Ace in the Hole (1951)

Ace in the Hole (AKA The Big Carnival)Ace_in_the_Hole
Directed by Billy Wilder
Written by Billy Wilder, Lesser Samuels, and Walter Newman
1951/USA
Paramount Pictures
Repeat viewing/Netflix rental
#243 of 1001 Movies You Must See Before You Die

Lorraine: I don’t go to church. Kneeling bags my nylons.

Billy Wilder concocts the original media circus and Kirk Douglas gives us perhaps his most vile heel ever.

Chuck Tatum (Douglas) is a hard-drinking wise-guy newspaper reporter who has been fired by several big city newspapers.  He shows up at an Albuquerque paper and offers his services as a “$200 a day” reporter who will work for cheap.  Despite rubbing the editor (Porter Hall) the wrong way, he gets the job.  After a year, he is still being sent to cover rattlesnake festivals.

On the way to one such event,  he and his photographer stop to get gas at a roadside cafe and souvenir shop.  They learn from the owner’s wife Lorraine (Jan Sterling) that her husband has been trapped in an old Indian tomb where he was searching for artifacts.  Chuck goes to investigate and discovers that the trapped man, Leo, believes that he may be the victim of an Indian curse punishing those who desecrate their grave sites.  Chuck smells a good story and a possible Pulitzer prize.

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When Chuck learns that the contractors he brought in to rescue the man believe they can get him out in 24 hours he encourages them to do it the hard way by drilling down from the top.  He wants to milk the story for at least a week and is supported in this aim by the crooked local sheriff who is looking for publicity for his re-election campaign. Meanwhile the trapped man and his parents believe Chuck is actually his friend.  Lorraine knows differently but is all cooperation when she sees how much money can be made by the gawkers who now flood the site.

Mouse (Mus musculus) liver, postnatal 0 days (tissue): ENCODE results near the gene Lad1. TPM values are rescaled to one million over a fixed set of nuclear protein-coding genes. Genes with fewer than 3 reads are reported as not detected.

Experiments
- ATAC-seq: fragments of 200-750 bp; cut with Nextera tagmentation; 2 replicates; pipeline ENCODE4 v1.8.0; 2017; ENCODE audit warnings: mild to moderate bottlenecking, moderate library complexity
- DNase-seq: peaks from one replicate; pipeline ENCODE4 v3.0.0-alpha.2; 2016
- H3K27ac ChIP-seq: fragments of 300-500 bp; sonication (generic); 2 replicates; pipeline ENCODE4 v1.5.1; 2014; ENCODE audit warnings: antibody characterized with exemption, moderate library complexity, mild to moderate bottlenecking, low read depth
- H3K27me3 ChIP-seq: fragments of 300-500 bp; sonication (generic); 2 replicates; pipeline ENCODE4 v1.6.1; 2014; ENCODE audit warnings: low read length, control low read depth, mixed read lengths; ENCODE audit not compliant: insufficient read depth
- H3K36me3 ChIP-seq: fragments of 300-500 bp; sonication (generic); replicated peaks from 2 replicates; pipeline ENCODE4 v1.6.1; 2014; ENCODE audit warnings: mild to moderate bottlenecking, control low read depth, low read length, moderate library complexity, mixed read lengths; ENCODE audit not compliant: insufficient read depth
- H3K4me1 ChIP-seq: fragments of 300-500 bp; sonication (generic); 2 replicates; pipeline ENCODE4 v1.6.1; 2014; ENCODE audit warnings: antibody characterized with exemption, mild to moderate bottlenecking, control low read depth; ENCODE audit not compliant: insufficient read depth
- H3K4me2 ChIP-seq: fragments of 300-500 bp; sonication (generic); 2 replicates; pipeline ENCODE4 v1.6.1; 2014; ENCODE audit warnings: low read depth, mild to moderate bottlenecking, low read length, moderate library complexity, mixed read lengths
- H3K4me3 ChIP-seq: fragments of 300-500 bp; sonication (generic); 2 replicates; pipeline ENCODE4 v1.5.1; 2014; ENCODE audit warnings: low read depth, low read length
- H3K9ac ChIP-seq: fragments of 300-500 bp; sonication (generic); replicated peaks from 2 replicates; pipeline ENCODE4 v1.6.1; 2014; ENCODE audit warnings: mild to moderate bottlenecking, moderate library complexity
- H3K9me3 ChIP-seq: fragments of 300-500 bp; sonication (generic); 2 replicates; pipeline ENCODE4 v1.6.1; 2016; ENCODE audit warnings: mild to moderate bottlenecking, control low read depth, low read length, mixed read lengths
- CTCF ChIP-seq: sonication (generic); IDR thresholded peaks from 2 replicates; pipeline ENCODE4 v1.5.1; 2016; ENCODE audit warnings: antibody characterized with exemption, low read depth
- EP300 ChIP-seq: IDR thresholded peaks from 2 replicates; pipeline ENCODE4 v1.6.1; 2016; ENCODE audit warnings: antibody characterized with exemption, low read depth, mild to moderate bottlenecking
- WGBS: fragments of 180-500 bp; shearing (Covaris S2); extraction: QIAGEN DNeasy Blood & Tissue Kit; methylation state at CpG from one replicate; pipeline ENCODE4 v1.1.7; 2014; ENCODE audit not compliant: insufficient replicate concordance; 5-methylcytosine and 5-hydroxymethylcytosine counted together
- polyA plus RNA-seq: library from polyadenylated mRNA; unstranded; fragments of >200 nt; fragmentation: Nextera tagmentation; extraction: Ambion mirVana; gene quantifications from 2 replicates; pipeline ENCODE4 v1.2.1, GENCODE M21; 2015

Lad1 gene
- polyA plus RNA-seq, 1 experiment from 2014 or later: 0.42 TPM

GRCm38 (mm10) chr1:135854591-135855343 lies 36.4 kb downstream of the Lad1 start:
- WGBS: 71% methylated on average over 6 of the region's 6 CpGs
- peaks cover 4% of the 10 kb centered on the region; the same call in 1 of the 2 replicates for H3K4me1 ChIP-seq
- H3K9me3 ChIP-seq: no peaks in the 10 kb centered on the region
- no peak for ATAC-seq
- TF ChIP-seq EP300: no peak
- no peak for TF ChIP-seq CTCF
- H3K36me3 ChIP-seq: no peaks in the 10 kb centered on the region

Chuck wangles an exclusive deal for the coverage and alienates all his fellow journalists in the process.  He even manages to get his job back at a New York paper.  Will Chuck get the comeuppance he so richly deserves?

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This movie is powerful and well-made in every respect.  It is also the most cynical and misanthropic of all Wilder’s films.  There is an uncharacteristic meanness and lack of leavening humor that makes it hard for me to really love.  It really should be seen though.

Ace in the Hole was nominated for an Oscar for Best Writing, Story and Screenplay.

Trailer

6 thoughts on “Ace in the Hole (1951)

  1. I only saw ACE IN THE HOLE once, decades ago, at the Los Angeles County Museum in a wonderful retrospective of Billy Wilder’s work. With an audience, on the big screen, I recall that it was very powerful. Time to revisit!

  2. I think it has its fun sides, but those a so acerbic and black that you do not know whether to laugh or cry. I mean, that circus outside the cave and the carnival mood of it all is spot on, but also in grinding contrast to the meanness of Tatum’s scam.
    I liked this one a lot.

    • Even if I don’t love this movie like an old friend, I acknowledge that it has some of the most amazing filmmaking ever.

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